Why I Went to Sea with Patrick O’Brian

I knew the books existed because I had seen the movie, which seemed like a good action yarn and one of Russell Crow’s best parts. I had no interest at all in looking up the sea tales it was based on.

But one summer I found myself in Oxford, reading through the collection of Mary Renault manuscripts in St. Hugh’s library, and she raved over and over in letters about O’Brian. Now Renault is a writer I trust, and whose early books I especially value, so the next time I was in an Oxfam looking for something to read at night, I picked up Master and Commander, the first book in a long series.

In the first scene two men sit next to each other at a concert in Port Mahon, Minorca. One is a beefy Englishman who annoys the devil out of the little Irishman next to him, so much so that they both take insult and exchange addresses by way of saying they’re willing to duel. When they meet again the next day, though, that is not at all what happens.

It’s the utter weirdness of the books that I love. There are passages that would fit in Tristram Shandy, and ones like fantasy sequences, and ones in which the Scarlet Pimpernel would be at home. There are long letters and journal entries, and a drunken sloth, as well as all the naval battles and weather descriptions anyone could want, and the ancient mariner would have loved them too.

It is his refusal to write just one kind of book that I love.

I have refused to choose between popular novels and literary fiction, I have refused to make students choose one over the other, I have written about Doris Lessing and Stephen King in the same pages, and I have read anything, anything that spoke to me all my life.

Of all the good advice and interesting insights in Natalie Goldberg’s books, there is one passage that saddened me deeply. Goldberg tells how she picked up a Louis L’Amour novel while traveling and was unable to put it down. She did not treat this as a new discovery, but saw the book as having done something to her, controlled her, and she rejected westerns altogether. What a pity she could not hear what that template said to her.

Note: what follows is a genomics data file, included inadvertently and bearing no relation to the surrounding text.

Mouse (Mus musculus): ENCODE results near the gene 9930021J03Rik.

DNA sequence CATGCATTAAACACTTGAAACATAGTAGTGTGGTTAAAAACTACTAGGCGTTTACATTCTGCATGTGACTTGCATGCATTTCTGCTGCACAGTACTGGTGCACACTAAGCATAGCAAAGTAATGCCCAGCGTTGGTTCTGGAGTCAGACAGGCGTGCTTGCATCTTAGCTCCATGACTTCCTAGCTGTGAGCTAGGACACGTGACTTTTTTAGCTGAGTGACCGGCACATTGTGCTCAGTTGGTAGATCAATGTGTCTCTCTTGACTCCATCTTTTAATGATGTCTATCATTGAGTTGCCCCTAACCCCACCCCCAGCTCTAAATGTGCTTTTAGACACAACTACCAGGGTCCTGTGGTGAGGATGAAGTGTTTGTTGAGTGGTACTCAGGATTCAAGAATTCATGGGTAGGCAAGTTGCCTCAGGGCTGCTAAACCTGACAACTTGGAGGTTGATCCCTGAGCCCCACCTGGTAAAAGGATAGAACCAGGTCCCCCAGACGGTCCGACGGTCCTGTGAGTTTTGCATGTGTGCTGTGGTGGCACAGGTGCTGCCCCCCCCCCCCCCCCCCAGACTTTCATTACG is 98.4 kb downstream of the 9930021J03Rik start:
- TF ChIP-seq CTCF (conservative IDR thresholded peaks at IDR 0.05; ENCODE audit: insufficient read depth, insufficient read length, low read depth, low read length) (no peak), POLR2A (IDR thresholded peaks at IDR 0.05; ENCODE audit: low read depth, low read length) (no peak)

Posted in Uncategorized | Leave a comment

Missing Lisbeth?

Meet Rita.

Long before Salander and Blomkvist, another pair of eccentric sleuths came to life in Dorothy Dunnett’s series about the seagoing, bifocal-wearing British painter-spy Johnson Johnson and his yacht, Dolly.

His undercover adventures are chronicled in seven books that have the energy of swinging London even in their titles. From Dolly and the Cookie Bird to Dolly and the Doctor Bird, the “birds” are sometimes villains, sometimes victims, and all as quirky as Jay himself.

But it is in Dolly and the Bird of Paradise (1984) that she created a co-detective who’s a precourser to Larsen’s hacker, Lisbeth.

Rita Geddes is “small, tough, Scotch.” She wears a Mohawk, tiger stripes her face, is tiny and thin, and was rejected as stupid by her father and teachers because she’s dyslexic, though she’s in fact more savvy than most. Sound familiar?

The word-blind Rita has become a world-class makeup artist who works both in special effects and for famous clients. It is her skill with makeup that entangles her with Johnson as he recovers from mysterious injuries in his London flat.

When her mentor dies, everyone but Rita believes it’s suicide, and her quest to catch the killer takes her onboard Dolly in the Caribbean for a finale involving a hurricane and an active volcano.

In a final parallel, the resolution reveals a giant family secret that changes how everyone sees her.

Just read it.

Posted in Uncategorized | Comments Off on Missing Lisbeth?